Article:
Leytonstone News

Council’s pollution eating plant wall covered in dead moss

The council has said it will ‘shortly’ remove the moss-walled ‘City Trees’ while it looks at ‘alternative plant species’ to replace the dead moss

By Marco Marcelline

The dead ‘CityTree’ at the intersection of Leytonstone High Road and Crownfield Road, Credit: LDRS

Two “permanent” urban greening installations that use moss plants to absorb air pollution are being removed by the council because the moss has died. 

The large moss-filled towers, called ‘CityTrees’, are both located in Leytonstone; one sits directly outside Leytonstone Station next to the A12, while the other is found at the intersection of Leytonstone High Road, Cann Hall Road and Crownfield Road.

The ‘CityTrees’ were designed by German startup Green City Solutions, and are powered by solar panels fitted on top. The installations also contain a water tank, an automatic irrigation system and plant sensors that are powered using solar panels and batteries. 

In official council documents the moss-walled infrastructure is described as having the ability to remove as much pollution as 275 trees.  At their unveiling in early 2020 the council described them as “permanent” structures. Now their future is being scrutinised.

Clyde Loakes, deputy leader and cabinet member for climate and air quality, said the council will “shortly be removing both City Trees” to its depot after experiencing “ongoing irrigation and planting maintenance challenges”. 

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The council did not specify what the irrigation or planting maintenance challenges were but said that it may identify “alternative plant species to fill out the City Trees” while “reviewing the future” of the two installations.

Cllr Loakes added: “We will carefully consider costs and sustainability to achieve a solution that means they have a role to play. We will publish a full update as soon as we have thoroughly investigated all our options.”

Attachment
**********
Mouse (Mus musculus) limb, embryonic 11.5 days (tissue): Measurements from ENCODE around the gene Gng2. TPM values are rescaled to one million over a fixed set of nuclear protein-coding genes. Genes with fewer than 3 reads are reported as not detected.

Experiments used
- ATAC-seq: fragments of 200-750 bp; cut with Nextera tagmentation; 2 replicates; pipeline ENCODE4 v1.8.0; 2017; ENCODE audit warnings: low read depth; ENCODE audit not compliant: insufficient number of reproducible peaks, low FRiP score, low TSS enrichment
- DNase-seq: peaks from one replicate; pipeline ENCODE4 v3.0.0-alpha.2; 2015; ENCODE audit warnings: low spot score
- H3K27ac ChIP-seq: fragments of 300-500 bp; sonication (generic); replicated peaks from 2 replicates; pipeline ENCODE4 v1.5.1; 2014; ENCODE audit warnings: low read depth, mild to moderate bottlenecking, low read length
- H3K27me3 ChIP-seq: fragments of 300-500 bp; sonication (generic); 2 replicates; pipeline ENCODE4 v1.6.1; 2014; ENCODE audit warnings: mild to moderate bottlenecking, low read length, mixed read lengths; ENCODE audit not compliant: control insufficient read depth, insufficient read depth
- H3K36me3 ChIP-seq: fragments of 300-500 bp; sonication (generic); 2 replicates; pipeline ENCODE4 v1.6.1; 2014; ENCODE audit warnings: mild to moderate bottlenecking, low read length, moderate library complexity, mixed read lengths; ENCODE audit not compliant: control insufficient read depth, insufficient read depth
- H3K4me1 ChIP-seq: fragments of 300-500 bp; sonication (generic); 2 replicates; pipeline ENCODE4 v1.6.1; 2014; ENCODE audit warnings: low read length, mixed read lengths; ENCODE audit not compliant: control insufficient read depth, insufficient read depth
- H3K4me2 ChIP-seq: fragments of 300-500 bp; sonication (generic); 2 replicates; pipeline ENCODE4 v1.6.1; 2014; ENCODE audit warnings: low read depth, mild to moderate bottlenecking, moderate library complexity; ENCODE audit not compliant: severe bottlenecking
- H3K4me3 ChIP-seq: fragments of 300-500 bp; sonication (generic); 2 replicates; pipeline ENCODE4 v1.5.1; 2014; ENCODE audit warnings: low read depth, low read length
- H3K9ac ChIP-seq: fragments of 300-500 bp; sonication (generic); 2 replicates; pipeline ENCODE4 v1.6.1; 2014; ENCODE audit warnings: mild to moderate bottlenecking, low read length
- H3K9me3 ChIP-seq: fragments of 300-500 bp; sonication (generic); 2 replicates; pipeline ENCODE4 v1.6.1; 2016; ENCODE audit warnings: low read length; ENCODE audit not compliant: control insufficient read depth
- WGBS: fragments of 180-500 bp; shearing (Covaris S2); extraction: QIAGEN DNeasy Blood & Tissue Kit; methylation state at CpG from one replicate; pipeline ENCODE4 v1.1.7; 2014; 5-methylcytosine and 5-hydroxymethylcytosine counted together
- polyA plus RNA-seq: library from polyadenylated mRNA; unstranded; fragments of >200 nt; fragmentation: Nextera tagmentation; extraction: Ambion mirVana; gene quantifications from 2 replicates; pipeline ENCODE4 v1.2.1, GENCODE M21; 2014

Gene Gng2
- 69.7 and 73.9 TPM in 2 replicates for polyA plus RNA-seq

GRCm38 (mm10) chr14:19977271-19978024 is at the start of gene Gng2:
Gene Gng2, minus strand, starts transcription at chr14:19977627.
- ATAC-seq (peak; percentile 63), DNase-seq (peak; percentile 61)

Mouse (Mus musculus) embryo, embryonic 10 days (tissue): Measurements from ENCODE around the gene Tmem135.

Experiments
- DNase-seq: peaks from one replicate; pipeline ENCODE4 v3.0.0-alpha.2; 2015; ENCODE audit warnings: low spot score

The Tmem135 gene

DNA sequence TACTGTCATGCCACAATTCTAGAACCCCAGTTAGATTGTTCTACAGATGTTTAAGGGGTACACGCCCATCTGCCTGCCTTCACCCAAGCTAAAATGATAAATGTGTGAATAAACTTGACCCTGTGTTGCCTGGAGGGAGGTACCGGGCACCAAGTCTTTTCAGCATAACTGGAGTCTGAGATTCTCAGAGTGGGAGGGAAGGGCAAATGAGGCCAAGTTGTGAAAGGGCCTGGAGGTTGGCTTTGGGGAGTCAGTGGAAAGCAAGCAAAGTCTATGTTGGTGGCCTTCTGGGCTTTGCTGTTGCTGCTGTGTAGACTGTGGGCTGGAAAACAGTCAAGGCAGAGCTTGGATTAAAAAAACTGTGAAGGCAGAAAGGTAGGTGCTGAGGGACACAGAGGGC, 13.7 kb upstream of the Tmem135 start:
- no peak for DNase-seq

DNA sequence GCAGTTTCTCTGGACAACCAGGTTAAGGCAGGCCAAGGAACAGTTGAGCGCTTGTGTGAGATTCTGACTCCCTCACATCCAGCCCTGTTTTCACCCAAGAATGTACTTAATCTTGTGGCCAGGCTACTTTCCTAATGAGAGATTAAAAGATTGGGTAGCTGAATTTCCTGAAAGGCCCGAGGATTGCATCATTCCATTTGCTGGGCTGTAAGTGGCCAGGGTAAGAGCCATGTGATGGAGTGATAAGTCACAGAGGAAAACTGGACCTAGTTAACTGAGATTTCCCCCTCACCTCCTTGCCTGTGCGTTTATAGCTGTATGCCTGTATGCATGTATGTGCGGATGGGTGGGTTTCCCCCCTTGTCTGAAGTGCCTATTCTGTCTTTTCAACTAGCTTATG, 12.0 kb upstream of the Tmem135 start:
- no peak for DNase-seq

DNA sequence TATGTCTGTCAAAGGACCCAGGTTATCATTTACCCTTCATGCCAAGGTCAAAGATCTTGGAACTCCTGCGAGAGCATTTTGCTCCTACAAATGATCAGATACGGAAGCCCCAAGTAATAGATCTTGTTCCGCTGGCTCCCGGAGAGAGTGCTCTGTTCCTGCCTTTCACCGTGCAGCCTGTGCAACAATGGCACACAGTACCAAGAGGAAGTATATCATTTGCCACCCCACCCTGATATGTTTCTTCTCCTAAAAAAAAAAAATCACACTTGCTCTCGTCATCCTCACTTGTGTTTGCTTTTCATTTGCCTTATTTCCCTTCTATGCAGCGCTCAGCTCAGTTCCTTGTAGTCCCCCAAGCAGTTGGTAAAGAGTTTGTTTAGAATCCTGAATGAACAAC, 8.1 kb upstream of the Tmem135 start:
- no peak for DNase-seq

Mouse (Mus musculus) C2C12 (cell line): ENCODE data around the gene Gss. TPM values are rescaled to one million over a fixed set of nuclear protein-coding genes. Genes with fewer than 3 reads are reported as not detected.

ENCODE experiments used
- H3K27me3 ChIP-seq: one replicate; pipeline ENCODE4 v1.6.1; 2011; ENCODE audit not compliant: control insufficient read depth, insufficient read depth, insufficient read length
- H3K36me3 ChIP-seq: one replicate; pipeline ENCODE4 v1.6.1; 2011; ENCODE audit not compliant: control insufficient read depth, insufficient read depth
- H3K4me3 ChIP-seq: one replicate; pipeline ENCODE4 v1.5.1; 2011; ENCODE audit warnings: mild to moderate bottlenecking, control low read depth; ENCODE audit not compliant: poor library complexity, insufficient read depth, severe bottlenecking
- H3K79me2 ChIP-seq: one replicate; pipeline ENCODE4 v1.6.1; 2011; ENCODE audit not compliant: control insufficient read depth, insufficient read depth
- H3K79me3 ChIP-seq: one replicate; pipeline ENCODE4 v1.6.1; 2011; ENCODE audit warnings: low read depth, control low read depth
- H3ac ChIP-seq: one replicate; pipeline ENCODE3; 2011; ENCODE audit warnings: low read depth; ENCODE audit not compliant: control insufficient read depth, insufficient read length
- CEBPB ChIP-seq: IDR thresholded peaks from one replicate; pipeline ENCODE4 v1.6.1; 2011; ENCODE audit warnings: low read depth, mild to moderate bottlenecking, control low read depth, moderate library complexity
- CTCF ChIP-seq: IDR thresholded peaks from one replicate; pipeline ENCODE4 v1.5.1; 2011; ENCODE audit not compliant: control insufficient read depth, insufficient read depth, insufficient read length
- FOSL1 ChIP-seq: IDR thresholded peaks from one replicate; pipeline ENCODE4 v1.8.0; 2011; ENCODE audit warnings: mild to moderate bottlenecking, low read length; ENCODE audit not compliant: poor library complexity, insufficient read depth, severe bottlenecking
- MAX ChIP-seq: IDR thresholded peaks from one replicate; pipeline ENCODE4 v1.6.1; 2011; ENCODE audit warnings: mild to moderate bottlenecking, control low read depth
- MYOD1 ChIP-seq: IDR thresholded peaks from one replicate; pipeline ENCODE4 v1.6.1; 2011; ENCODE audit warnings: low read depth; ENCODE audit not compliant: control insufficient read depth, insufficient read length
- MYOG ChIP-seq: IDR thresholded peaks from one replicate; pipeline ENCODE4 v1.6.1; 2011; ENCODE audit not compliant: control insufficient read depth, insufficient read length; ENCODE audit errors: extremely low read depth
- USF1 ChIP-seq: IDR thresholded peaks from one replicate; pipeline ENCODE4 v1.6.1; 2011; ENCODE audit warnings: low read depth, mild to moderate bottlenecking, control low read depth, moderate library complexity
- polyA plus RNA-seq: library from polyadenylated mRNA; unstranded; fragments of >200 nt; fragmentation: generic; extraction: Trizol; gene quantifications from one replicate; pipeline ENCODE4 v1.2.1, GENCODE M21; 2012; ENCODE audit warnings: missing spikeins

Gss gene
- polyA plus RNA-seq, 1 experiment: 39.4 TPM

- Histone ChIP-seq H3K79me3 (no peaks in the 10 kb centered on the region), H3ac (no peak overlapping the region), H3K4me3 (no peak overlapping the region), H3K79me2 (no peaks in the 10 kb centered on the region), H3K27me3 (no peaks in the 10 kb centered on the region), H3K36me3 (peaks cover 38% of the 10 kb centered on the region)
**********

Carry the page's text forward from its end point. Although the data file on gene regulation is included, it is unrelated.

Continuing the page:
In a case study document on street pollution published in October 2020, the council described the ‘CityTrees’ as being located on “some of the most polluted areas and roads in the borough”, with the stand outside Leytonstone Station being positioned in an area with one of the highest nitrogen dioxide levels in Waltham Forest. 

Similar installations have cropped up in Berlin, Paris, and Oslo, and in London’s West End.

According to Green City Solutions, the installations have been under the complete control of Waltham Forest Council since they were rolled out in January 2020. Green City Solutions added that it is not in “direct communication” with the council about the trees.

Green City Solutions told the Echo: “The mentioned project is not under the purview of Green City Solutions, and thus we do not have influence on it. Therefore, we cannot provide a statement regarding the progress and the current status of the project.

Green City Solutions added: “In this case, we would endorse the establishment of a direct communication and business relationship between Waltham Forest and Green City Solutions to work towards a solution. We are always happy to assist!”

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